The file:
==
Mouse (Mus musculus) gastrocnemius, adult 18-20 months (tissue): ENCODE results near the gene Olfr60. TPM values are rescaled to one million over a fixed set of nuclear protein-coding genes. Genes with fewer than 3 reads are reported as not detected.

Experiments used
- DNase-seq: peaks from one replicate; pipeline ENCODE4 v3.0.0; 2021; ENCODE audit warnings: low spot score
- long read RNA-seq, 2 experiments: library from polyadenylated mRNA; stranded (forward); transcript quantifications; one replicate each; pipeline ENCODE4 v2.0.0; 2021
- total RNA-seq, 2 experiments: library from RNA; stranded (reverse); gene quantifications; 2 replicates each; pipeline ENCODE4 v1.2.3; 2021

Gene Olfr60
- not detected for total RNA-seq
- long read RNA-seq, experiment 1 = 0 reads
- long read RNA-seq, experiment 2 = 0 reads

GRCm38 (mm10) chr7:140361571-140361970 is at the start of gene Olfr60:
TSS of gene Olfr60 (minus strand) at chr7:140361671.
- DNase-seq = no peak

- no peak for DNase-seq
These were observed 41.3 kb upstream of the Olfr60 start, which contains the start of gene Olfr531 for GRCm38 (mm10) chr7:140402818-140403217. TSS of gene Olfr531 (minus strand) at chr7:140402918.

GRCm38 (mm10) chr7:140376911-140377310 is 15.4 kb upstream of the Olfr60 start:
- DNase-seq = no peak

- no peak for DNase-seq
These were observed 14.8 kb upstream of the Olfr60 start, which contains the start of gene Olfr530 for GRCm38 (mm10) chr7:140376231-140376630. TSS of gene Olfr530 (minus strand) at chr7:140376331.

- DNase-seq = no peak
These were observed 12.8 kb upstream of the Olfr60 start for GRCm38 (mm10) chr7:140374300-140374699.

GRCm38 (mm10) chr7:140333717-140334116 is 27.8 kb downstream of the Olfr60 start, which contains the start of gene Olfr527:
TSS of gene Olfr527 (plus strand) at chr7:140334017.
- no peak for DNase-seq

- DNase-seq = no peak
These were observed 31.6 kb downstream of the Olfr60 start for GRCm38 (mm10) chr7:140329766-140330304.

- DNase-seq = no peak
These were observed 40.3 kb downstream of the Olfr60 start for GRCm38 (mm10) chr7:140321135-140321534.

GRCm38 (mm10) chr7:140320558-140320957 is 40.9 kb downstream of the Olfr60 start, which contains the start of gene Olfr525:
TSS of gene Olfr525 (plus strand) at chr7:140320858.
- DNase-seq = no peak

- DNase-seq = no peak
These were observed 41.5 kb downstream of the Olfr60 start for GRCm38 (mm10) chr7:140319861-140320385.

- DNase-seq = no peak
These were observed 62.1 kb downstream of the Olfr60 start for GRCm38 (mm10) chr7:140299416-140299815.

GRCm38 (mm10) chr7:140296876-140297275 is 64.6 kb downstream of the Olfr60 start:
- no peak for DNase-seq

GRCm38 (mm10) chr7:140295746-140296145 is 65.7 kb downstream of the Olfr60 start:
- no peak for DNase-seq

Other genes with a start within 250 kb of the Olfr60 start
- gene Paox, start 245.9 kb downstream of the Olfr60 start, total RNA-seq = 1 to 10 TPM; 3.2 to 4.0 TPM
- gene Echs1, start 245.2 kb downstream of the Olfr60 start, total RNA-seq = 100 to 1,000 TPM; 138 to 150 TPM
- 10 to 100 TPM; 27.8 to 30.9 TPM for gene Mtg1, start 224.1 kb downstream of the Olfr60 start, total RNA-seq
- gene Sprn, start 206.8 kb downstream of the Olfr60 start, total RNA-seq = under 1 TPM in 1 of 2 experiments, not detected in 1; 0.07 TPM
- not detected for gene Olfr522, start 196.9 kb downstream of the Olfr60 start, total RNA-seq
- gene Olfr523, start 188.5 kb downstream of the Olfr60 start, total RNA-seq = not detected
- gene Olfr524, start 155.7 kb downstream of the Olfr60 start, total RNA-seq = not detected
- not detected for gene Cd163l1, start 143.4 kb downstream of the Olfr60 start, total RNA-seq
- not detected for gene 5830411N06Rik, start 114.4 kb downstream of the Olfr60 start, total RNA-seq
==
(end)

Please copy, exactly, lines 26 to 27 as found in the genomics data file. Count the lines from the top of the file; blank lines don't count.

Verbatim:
- DNase-seq = no peak
These were observed 40.3 kb downstream of the Olfr60 start for GRCm38 (mm10) chr7:140321135-140321534.